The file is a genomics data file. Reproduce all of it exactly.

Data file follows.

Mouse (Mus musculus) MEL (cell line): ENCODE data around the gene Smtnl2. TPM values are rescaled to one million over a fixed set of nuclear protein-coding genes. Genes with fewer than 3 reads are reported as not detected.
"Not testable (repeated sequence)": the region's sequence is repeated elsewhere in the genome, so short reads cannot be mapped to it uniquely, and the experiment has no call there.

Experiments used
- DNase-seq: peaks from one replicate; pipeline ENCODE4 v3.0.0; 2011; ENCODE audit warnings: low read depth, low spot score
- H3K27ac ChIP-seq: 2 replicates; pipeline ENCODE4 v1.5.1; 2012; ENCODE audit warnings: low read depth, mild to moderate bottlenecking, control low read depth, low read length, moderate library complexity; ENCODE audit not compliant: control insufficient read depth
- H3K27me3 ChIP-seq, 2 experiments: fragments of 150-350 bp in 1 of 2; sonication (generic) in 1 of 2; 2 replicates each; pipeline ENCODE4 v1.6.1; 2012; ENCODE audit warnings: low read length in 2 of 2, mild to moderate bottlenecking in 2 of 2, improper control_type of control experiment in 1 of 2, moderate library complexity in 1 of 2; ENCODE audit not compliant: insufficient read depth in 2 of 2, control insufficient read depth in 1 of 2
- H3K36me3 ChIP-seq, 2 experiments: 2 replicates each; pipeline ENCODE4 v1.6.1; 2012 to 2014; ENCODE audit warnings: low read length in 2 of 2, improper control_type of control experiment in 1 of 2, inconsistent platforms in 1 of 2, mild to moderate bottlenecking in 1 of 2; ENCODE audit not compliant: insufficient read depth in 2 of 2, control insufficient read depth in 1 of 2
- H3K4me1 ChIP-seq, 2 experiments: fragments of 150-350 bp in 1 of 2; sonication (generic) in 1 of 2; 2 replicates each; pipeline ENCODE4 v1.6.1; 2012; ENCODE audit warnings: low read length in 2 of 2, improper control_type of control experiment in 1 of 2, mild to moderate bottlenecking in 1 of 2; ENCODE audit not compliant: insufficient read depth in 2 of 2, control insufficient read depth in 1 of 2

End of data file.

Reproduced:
Mouse (Mus musculus) MEL (cell line): ENCODE data around the gene Smtnl2. TPM values are rescaled to one million over a fixed set of nuclear protein-coding genes. Genes with fewer than 3 reads are reported as not detected.
"Not testable (repeated sequence)": the region's sequence is repeated elsewhere in the genome, so short reads cannot be mapped to it uniquely, and the experiment has no call there.

Experiments used
- DNase-seq: peaks from one replicate; pipeline ENCODE4 v3.0.0; 2011; ENCODE audit warnings: low read depth, low spot score
- H3K27ac ChIP-seq: 2 replicates; pipeline ENCODE4 v1.5.1; 2012; ENCODE audit warnings: low read depth, mild to moderate bottlenecking, control low read depth, low read length, moderate library complexity; ENCODE audit not compliant: control insufficient read depth
- H3K27me3 ChIP-seq, 2 experiments: fragments of 150-350 bp in 1 of 2; sonication (generic) in 1 of 2; 2 replicates each; pipeline ENCODE4 v1.6.1; 2012; ENCODE audit warnings: low read length in 2 of 2, mild to moderate bottlenecking in 2 of 2, improper control_type of control experiment in 1 of 2, moderate library complexity in 1 of 2; ENCODE audit not compliant: insufficient read depth in 2 of 2, control insufficient read depth in 1 of 2
- H3K36me3 ChIP-seq, 2 experiments: 2 replicates each; pipeline ENCODE4 v1.6.1; 2012 to 2014; ENCODE audit warnings: low read length in 2 of 2, improper control_type of control experiment in 1 of 2, inconsistent platforms in 1 of 2, mild to moderate bottlenecking in 1 of 2; ENCODE audit not compliant: insufficient read depth in 2 of 2, control insufficient read depth in 1 of 2
- H3K4me1 ChIP-seq, 2 experiments: fragments of 150-350 bp in 1 of 2; sonication (generic) in 1 of 2; 2 replicates each; pipeline ENCODE4 v1.6.1; 2012; ENCODE audit warnings: low read length in 2 of 2, improper control_type of control experiment in 1 of 2, mild to moderate bottlenecking in 1 of 2; ENCODE audit not compliant: insufficient read depth in 2 of 2, control insufficient read depth in 1 of 2